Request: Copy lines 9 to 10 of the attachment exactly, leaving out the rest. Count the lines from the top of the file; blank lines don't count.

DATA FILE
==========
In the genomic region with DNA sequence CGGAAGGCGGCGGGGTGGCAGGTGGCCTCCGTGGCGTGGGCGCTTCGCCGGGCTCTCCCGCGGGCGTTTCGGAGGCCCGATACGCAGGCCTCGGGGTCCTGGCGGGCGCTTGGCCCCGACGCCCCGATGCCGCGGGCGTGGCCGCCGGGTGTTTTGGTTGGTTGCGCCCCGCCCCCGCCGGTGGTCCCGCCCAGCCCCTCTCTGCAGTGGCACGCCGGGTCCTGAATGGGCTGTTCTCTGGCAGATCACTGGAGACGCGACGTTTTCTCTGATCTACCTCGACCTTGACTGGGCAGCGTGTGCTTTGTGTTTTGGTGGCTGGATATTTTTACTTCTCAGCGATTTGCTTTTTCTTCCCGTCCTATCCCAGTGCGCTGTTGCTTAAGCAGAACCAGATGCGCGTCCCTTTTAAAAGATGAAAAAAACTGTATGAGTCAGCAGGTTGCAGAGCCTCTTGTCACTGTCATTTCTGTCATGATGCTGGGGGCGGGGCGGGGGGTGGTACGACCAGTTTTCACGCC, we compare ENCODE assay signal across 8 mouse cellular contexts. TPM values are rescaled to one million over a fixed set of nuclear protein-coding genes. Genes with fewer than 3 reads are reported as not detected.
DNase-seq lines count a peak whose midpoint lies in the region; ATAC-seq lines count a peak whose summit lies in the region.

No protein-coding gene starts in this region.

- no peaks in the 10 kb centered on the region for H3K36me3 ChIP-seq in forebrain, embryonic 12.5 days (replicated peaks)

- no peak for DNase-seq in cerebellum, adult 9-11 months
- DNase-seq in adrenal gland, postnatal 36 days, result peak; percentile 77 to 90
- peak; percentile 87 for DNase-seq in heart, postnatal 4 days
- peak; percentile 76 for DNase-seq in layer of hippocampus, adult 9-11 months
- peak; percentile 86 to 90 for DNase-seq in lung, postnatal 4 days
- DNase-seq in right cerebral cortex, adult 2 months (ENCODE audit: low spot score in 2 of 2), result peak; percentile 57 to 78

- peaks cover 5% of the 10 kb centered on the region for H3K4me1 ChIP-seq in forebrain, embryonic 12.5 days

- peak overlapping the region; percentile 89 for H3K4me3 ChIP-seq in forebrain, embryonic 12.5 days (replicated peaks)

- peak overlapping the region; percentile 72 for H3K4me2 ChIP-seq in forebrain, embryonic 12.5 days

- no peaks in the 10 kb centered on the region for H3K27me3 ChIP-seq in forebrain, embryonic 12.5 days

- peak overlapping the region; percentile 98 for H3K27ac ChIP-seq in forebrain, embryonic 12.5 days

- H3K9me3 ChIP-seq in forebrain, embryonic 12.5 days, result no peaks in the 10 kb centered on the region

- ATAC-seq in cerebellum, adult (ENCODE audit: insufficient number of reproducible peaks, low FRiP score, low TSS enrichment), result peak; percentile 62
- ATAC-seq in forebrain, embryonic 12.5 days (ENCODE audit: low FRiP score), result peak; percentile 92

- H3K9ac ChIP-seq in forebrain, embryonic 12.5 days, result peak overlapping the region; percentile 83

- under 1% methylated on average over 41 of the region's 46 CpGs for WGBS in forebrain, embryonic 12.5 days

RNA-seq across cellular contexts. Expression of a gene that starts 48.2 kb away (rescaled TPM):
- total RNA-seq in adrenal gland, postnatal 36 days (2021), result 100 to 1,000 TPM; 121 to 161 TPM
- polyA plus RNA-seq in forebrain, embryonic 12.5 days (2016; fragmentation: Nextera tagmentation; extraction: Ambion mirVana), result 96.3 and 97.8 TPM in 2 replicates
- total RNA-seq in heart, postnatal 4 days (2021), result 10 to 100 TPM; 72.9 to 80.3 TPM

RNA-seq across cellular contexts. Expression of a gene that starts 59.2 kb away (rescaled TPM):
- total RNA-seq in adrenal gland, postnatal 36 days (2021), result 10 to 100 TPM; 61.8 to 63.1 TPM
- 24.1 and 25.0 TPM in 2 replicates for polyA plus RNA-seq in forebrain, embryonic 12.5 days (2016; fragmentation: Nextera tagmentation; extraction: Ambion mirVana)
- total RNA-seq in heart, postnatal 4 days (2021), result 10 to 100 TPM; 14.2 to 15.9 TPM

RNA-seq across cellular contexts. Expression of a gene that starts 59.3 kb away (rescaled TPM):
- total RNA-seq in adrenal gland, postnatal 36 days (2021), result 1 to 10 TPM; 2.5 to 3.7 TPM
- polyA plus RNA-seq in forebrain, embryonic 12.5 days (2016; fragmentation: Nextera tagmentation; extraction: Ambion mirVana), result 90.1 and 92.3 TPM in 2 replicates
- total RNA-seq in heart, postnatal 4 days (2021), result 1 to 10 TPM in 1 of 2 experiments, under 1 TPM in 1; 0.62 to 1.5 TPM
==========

- peak; percentile 86 to 90 for DNase-seq in lung, postnatal 4 days
- DNase-seq in right cerebral cortex, adult 2 months (ENCODE audit: low spot score in 2 of 2), result peak; percentile 57 to 78